PITTSBURGH -- Roberto Clemente Jr. stood in front of a table set with history. There were two of his father's Gold Glove Awards, one of his snazziest suits, one silver bat, a mustard-yellow batting helmet, two iconic No. 21 jerseys and a pair of World Series rings.
After years of keeping the Pirates legend's memorabilia inside their house in Puerto Rico, the Clemente family decided it was time to share it with the rest of the world. The Clementes and Hunt Auctions announced on Friday that hundreds of items from the Clemente family's collection will be up for auction during the All-Star FanFest in Miami this July.
"The legacy that Roberto left with all of us is impossible to properly describe, but I truly believe his commitment to helping others has resonated with the game of baseball and become a guiding light for future generations of players," said Vera Clemente, Clemente's widow, in a statement. "I have enjoyed a beautiful life that Roberto and the game of baseball have provided for our family, and we are very pleased to share some of our treasured memorabilia with the great fans of the game. My family and I have humbly attempted to carry forward Roberto's goal to help others, especially through our involvement with numerous programs and foundations to assist young people in need. We look forward to continuing that mission and sharing Roberto's message with a new generation of baseball fans."
David Hunt, the president of Hunt Auctions, said there will be a "charitable component" to the auction, though the family is working with Major League Baseball to "best determine exactly where those proceeds will go and how to handle that."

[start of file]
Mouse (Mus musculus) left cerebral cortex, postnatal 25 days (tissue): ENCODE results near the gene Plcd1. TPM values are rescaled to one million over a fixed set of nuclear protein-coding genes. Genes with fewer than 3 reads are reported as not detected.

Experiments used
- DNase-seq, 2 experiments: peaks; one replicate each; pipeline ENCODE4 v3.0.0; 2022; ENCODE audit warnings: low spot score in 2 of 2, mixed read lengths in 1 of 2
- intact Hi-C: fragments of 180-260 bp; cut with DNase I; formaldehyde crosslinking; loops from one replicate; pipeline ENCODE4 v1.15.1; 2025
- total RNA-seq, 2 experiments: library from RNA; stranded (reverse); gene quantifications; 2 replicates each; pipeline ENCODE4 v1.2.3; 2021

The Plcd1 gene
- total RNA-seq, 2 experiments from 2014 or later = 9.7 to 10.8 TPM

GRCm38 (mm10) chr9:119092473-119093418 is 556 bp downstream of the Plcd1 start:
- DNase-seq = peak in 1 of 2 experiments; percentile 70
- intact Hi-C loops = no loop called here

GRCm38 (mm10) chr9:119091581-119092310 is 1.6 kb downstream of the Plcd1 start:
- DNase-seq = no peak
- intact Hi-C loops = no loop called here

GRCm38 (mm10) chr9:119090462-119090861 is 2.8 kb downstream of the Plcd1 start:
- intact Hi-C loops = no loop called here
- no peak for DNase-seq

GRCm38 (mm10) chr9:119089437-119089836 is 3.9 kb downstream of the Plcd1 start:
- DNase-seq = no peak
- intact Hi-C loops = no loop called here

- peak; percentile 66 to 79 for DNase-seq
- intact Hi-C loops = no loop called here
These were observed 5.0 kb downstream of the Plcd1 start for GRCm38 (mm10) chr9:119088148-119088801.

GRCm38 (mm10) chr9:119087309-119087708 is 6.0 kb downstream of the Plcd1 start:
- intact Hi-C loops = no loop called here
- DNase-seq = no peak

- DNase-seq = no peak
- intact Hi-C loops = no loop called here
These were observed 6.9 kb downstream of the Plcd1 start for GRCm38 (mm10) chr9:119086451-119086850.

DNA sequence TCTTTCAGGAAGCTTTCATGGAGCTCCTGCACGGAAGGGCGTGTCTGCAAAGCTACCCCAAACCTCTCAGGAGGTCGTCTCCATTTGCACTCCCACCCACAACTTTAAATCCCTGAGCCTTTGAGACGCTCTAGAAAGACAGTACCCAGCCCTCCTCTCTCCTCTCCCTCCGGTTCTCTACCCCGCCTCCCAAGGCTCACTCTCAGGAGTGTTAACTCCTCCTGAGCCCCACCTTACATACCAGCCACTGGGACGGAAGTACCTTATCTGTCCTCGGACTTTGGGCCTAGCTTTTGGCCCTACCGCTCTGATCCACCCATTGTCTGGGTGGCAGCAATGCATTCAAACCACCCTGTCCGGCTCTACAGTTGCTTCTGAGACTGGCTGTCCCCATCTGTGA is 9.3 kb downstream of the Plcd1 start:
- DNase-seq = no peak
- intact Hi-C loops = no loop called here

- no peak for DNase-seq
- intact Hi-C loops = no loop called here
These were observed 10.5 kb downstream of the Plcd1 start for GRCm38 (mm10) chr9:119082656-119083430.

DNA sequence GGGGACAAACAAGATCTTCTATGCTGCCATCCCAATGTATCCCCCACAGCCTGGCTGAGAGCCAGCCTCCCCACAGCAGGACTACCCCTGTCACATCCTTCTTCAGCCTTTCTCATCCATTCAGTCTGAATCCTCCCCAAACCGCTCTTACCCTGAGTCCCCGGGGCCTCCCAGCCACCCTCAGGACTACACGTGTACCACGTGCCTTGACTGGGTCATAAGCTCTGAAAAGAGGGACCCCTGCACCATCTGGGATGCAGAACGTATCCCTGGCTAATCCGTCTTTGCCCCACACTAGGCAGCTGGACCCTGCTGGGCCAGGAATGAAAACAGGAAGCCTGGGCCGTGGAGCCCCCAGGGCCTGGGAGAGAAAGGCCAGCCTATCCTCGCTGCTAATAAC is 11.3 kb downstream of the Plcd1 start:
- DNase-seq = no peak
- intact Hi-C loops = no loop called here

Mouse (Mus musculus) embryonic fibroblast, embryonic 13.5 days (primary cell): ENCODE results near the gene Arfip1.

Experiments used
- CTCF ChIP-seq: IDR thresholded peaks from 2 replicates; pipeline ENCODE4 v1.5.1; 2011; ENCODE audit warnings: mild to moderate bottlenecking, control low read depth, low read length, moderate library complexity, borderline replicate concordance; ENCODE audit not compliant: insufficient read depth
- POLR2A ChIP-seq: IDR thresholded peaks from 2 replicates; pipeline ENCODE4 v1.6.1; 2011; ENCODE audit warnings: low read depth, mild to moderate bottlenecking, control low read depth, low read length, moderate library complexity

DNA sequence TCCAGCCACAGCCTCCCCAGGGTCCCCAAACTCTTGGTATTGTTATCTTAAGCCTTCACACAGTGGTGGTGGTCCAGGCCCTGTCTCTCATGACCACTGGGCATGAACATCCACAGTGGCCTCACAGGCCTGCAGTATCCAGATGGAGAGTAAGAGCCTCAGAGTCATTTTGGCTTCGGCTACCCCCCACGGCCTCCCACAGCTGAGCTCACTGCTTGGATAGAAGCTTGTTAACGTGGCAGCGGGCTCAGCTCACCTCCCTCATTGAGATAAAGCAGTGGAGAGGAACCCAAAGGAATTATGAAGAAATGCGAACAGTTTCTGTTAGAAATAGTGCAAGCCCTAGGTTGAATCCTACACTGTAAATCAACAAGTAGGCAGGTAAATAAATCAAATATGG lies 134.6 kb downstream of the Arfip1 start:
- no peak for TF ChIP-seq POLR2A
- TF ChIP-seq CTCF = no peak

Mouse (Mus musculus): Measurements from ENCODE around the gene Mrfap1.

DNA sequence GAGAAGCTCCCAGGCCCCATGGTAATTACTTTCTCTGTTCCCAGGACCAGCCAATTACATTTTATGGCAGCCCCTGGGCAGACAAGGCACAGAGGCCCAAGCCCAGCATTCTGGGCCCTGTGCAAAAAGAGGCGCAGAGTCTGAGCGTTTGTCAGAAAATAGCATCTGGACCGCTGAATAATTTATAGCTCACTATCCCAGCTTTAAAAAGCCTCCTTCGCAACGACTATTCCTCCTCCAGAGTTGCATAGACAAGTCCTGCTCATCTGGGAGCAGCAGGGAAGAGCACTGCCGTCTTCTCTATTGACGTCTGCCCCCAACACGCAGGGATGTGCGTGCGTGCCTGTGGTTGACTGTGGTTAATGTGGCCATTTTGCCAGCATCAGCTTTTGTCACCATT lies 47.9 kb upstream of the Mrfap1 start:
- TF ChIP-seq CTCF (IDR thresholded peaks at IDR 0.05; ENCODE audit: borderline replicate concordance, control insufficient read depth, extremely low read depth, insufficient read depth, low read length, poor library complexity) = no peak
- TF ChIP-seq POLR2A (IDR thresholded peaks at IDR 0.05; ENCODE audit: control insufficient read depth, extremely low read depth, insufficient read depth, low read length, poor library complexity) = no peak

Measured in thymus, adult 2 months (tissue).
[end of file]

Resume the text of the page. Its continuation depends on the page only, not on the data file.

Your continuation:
After keeping those treasured items for so long, why put them up for auction? The family felt this was the right time and Miami was the right place.
"We're very happy it's going to be helping everything else that we do in terms of helping other organizations," Clemente Jr. said. "There are so many things that we're involved in right now, and we're keeping so many others in the house. We wanted to share."
Hunt said the items up for auction will range from "fun, little things" worth several hundred dollars to more significant memorabilia. For example, the Hall of Famer's 1960 World Series home uniform, his 1971 World Series MVP Award, his National League batting champ bats and his '60 and '71 World Series rings.
"There's so many thousands of people that want to have a piece of him, and I think it's time to share. We're happy to do so," Clemente Jr. said. "These are items he himself would have given away. … We're not doing anything that he would have never done. Anything material for him was material."
The family will keep the more personal and sentimental items, such as a Father's Day card from Clemente's children. On the back of the card, Clemente wrote a poem and signed it.
"That's worth a lot of money in the collector world, but it's priceless," Hunt said. "That shouldn't be sold."
The auction items extend beyond the baseball field. People can bid on Clemente's 1971 Limited Edition Dodge Charger, which he received for winning the World Series MVP Award that year. There is also an eye-catching suit, one of Clemente's favorites, his son said.
"He was stylin' at all times. He took pride every time he walked out the door," Roberto Clemente Jr. said. "The suit represents the flair. If anyone could pull it off, it would be him."
Adam Berry has covered the Pirates for MLB.com since 2015. Follow him on Twitter and Facebook, read his blog and listen to his podcast. This story was not subject to the approval of Major League Baseball or its clubs.